Even though this love story didn’t have a happy ending, it shows that these Filipino seniors social activities pull people out of their homes, their depressions, and brings them together to laugh, have fun, sometimes fall in love too.

Pacita asked me to talk to you about my work.

I am a writer and editor. I have written and edited around 13 books: two novels, 2 short story collections, 1 collection of essays, and 1 collection of my high school diary. I have also published books; I sell books; and I also teach. I currently teach creative writing at the UCLA Extension’s Writers’ Program. I wear many hats, but what got me involved in editing, publishing, selling, and teaching, was writing in the first place.

My love for writing started early. After my father died when I was nine, I used to write him to update him of my life. I kept a diary; and for some reason I even named my diary Sharon – I have forgotten why I did that; I think I was imitating Anne Frank who wrote to Kitty in her Diary. I later dropped writing "Dear Sharon," and just went on journal writing, which I continue to do today.

When I arrived in this country back in 1969, I was a student in film making at UCLA, but I didn’t really enjoy that very much. At the time, it was a very difficult field for a woman, and a foreigner at that. The other thing I noticed was that film making is very collaborative and my initial concept of the project ended up very differently by the time the cameraman, actors, editor had given their input.

I had meant to return to the Philippines, but as Life would have it, I married a Peace Corp Volunteer whom I had first met in Cebu, my home town. While he was a law student and early in his law career I had to work. I worked as a secretary, as an Adminstrative Assistant, and as a PR/Fund raiser in a non-profit for years. By the time I had three sons, it became difficult to juggle work and driving them back and forth to school, doctor’s and dentists offices, and I stayed home to take care of them. This was during the Women’s Lib era when it was embarrassing to say, “I’m a housewife.” I decided to do something else with myself and I arranged with Philippine American News to write a weekly column; Filipina American Perspective was the name.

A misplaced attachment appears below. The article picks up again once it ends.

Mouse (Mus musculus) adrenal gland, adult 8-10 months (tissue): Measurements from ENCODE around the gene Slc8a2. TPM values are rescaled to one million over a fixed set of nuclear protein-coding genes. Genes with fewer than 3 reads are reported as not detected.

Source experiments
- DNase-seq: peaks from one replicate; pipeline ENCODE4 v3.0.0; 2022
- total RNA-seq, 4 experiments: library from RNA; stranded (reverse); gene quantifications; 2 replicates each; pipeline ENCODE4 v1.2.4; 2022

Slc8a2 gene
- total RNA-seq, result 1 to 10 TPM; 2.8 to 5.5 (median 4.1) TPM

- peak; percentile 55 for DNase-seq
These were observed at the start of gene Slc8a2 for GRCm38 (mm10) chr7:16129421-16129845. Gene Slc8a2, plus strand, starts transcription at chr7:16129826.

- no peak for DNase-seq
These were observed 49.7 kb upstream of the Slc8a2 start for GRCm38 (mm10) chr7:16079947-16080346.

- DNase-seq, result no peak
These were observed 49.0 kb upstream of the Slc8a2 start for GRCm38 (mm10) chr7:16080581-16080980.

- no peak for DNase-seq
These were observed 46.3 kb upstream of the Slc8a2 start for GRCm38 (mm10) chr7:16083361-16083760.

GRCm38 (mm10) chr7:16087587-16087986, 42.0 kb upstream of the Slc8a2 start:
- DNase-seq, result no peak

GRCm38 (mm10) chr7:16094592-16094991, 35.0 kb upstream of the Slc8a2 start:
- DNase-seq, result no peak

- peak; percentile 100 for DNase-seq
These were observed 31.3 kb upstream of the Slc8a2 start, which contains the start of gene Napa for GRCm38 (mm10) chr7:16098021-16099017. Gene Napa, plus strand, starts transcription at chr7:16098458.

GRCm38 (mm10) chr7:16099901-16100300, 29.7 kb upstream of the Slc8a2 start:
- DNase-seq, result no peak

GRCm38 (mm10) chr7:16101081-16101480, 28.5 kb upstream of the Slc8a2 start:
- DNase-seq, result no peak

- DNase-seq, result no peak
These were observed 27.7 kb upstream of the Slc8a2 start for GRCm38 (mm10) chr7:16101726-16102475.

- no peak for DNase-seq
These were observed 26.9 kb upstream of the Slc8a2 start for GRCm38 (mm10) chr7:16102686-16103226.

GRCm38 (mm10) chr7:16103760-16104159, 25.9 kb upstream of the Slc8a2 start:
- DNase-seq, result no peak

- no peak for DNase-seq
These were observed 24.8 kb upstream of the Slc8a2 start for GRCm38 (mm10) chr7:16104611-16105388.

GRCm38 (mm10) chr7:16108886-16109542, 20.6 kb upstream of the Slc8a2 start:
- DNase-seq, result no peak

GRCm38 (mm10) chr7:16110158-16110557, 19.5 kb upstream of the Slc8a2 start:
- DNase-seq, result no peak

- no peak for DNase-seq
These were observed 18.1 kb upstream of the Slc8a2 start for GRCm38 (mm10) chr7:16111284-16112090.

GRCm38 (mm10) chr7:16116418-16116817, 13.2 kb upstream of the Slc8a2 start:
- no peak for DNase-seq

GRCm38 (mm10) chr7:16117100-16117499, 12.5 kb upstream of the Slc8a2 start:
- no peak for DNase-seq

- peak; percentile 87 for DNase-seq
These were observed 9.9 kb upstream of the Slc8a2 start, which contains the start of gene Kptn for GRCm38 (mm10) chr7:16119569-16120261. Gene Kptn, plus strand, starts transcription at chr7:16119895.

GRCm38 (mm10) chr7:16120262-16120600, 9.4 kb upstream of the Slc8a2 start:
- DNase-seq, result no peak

Meantime I had a story that kept running through my head and I just couldn’t write it properly. I finally took a Creative Writing class at UCLA Extension where I now teach. I picked up a lot of skills and learned how and where to submit my stories. Bit by bit I got my stories published. There were a lot of rejections and difficulties, and I’m fast-forwarding here, I went on to write a novel, which was published by a big New York publisher in 1994. When the Rainbow Goddess Wept, which is about a coming of age of a young girl in the Philippines during World War II, is still available in paperback by the University of Michigan Press.

I went on and wrote my other books, many of which are still in print, mainly because educators use them in their classrooms. One of the most popular books I have edited and published is Growing Up Filipino Stories for Young Adults, which is available both in the US and the Philippines. The reason for its popularity, aside from the fact that the stories included are very good, is the fact that there are few books for young adults, that is between the ages of 11-21. There is a new book that I co-edited, Ala Carte Food & Fiction which is a collection of 29 stories and Filipino recipes, which has just been released and which should do all right.